Most forms of therapy are constantly generating their own kinds of alternative thinking (altThink) - part of the cycle of challenge and renewal that tends to arise as some practitioners coalesce around the origins, roots and 'certainties' of that form of therapy. In this respect, therapeutic modalities tend to mimic families and society at large - where radicals and reactionaries re always to be found.
Where most forms of psychotherapy started out with the search for some kind of 'scientific' certainty about the self - a self that was supposed to be autonomous and strong - they have now tended to move away from such certainty. In this respect, the first two Triarchy books in this area are exactly 'on trend'.
Nothing Special is dramatherapist Mary Booker's considered approach to the themes of fear and vulnerability. She focuses on making less the attachment to ideas of specialness and the self.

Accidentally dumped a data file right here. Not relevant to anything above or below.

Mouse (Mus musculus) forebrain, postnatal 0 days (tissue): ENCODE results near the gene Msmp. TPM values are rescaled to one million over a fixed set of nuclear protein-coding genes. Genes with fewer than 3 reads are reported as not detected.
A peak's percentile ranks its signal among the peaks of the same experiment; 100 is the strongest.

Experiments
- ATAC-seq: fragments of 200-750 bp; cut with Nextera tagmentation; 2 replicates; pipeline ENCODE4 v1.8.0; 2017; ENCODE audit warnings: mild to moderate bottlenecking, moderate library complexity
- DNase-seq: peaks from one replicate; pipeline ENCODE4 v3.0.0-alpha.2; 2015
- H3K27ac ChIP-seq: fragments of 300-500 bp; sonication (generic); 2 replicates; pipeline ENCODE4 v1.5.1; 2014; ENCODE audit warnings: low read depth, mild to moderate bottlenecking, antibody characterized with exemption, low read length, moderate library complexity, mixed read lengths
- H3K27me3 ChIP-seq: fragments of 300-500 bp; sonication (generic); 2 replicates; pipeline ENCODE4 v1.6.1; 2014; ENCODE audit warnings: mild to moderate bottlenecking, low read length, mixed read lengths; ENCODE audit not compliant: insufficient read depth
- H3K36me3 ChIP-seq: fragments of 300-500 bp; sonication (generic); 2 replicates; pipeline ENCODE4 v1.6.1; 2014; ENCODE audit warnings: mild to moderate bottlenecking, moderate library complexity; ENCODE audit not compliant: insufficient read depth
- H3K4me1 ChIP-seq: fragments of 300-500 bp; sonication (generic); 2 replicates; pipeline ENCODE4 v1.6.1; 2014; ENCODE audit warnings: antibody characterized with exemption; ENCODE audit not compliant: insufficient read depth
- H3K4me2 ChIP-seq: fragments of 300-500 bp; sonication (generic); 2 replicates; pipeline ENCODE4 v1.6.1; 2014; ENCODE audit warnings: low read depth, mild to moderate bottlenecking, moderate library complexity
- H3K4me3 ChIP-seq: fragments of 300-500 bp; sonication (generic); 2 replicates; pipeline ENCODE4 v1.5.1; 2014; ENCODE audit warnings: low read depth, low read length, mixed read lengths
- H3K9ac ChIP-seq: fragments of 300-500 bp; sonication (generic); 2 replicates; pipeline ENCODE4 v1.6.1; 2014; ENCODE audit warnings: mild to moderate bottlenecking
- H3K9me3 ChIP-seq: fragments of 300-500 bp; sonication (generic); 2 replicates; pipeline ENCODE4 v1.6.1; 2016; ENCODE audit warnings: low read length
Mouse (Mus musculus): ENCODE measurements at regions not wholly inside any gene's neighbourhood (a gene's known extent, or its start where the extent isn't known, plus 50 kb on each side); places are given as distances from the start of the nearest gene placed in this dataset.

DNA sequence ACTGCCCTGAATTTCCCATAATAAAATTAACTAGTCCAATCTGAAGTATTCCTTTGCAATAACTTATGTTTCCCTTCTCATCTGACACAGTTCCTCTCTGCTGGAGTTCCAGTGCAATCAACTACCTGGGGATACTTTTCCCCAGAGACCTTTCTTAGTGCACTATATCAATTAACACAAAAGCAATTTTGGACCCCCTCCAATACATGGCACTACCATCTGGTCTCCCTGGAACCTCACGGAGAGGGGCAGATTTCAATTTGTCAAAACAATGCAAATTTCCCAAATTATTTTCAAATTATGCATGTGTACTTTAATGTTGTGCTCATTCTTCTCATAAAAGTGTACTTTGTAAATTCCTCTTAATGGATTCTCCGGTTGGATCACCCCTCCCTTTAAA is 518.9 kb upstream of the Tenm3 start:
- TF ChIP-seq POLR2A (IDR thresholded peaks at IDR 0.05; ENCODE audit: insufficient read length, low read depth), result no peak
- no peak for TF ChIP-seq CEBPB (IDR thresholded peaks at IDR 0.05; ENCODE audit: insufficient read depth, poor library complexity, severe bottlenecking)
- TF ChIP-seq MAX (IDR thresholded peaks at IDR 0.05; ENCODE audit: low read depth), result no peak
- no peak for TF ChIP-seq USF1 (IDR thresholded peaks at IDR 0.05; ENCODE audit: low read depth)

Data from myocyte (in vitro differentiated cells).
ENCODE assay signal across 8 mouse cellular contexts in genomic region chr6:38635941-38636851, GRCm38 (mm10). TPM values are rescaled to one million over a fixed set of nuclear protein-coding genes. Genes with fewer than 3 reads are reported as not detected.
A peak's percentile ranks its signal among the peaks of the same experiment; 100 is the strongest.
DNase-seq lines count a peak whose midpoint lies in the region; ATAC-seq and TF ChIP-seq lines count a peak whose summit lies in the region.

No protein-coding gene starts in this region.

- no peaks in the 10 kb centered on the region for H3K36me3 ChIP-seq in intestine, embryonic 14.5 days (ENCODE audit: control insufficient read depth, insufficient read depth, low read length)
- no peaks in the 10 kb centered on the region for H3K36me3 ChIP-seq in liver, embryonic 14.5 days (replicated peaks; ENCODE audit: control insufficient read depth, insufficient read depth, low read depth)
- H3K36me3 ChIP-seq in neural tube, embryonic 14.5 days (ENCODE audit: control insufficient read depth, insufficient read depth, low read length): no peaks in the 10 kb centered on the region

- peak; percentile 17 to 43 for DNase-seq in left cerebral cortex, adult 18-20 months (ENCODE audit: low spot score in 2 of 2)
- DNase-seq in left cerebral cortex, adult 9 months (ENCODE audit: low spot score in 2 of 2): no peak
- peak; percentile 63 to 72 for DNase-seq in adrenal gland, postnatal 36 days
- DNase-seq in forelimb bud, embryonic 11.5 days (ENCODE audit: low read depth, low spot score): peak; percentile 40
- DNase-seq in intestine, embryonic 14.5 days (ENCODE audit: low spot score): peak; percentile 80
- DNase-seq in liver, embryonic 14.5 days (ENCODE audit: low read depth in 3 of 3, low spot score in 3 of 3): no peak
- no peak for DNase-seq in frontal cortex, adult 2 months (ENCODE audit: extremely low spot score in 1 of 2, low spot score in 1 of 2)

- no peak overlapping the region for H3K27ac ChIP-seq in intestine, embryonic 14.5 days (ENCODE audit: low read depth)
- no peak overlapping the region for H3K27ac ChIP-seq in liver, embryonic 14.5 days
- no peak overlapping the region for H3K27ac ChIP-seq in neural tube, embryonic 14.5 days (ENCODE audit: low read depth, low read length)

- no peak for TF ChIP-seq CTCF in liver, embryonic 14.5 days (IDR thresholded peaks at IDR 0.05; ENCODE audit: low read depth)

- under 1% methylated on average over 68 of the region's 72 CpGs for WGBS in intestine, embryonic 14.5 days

The Wisdom of Not-Knowing is a collection of essays written by a group of authors, many of whom are either psychotherapists or Buddhists, or both. It explores from many perspectives the value that is to be found in letting go of our attachment to knowledge and certainty.
Uncovering Mystery in Everyday Life: Confessions of a Buddhist Psychotherapist is about psychotherapy. Written as a collection of tales about encounters between a therapist and his clients, it reveals why many people would turn to therapy for help, what they might look for and what they might actually find.
In JUST A THOUGHT: Specialness and Ordinariness, Michelle Smith suggests that underpinning many of our hopes and fears, exaltations and humiliations are the twin desire for specialness and terror of ordinariness. This Thought offers a psychological perspective on what's going on for us.